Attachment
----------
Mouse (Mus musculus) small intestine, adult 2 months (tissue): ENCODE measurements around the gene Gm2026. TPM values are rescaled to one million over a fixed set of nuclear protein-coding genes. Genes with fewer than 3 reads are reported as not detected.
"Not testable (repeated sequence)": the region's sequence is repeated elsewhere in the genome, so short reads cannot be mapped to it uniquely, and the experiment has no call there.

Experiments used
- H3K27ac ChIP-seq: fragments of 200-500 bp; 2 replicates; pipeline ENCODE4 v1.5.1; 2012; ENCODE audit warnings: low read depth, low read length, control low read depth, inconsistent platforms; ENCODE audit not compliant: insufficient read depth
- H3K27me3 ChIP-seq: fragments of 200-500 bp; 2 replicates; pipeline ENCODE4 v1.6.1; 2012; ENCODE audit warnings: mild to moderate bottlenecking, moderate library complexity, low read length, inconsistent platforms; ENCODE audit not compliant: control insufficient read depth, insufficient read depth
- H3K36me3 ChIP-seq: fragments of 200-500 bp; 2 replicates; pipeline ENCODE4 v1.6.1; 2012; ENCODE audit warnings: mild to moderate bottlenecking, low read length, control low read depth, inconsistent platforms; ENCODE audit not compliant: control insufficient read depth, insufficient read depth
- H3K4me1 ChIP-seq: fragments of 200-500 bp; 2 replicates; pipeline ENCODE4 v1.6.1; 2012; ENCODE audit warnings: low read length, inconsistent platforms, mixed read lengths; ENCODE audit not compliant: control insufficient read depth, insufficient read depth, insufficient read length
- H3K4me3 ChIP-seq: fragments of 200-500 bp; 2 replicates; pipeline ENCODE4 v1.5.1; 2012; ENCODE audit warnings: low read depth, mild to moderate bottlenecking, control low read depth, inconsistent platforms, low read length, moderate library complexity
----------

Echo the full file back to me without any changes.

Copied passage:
Mouse (Mus musculus) small intestine, adult 2 months (tissue): ENCODE measurements around the gene Gm2026. TPM values are rescaled to one million over a fixed set of nuclear protein-coding genes. Genes with fewer than 3 reads are reported as not detected.
"Not testable (repeated sequence)": the region's sequence is repeated elsewhere in the genome, so short reads cannot be mapped to it uniquely, and the experiment has no call there.

Experiments used
- H3K27ac ChIP-seq: fragments of 200-500 bp; 2 replicates; pipeline ENCODE4 v1.5.1; 2012; ENCODE audit warnings: low read depth, low read length, control low read depth, inconsistent platforms; ENCODE audit not compliant: insufficient read depth
- H3K27me3 ChIP-seq: fragments of 200-500 bp; 2 replicates; pipeline ENCODE4 v1.6.1; 2012; ENCODE audit warnings: mild to moderate bottlenecking, moderate library complexity, low read length, inconsistent platforms; ENCODE audit not compliant: control insufficient read depth, insufficient read depth
- H3K36me3 ChIP-seq: fragments of 200-500 bp; 2 replicates; pipeline ENCODE4 v1.6.1; 2012; ENCODE audit warnings: mild to moderate bottlenecking, low read length, control low read depth, inconsistent platforms; ENCODE audit not compliant: control insufficient read depth, insufficient read depth
- H3K4me1 ChIP-seq: fragments of 200-500 bp; 2 replicates; pipeline ENCODE4 v1.6.1; 2012; ENCODE audit warnings: low read length, inconsistent platforms, mixed read lengths; ENCODE audit not compliant: control insufficient read depth, insufficient read depth, insufficient read length
- H3K4me3 ChIP-seq: fragments of 200-500 bp; 2 replicates; pipeline ENCODE4 v1.5.1; 2012; ENCODE audit warnings: low read depth, mild to moderate bottlenecking, control low read depth, inconsistent platforms, low read length, moderate library complexity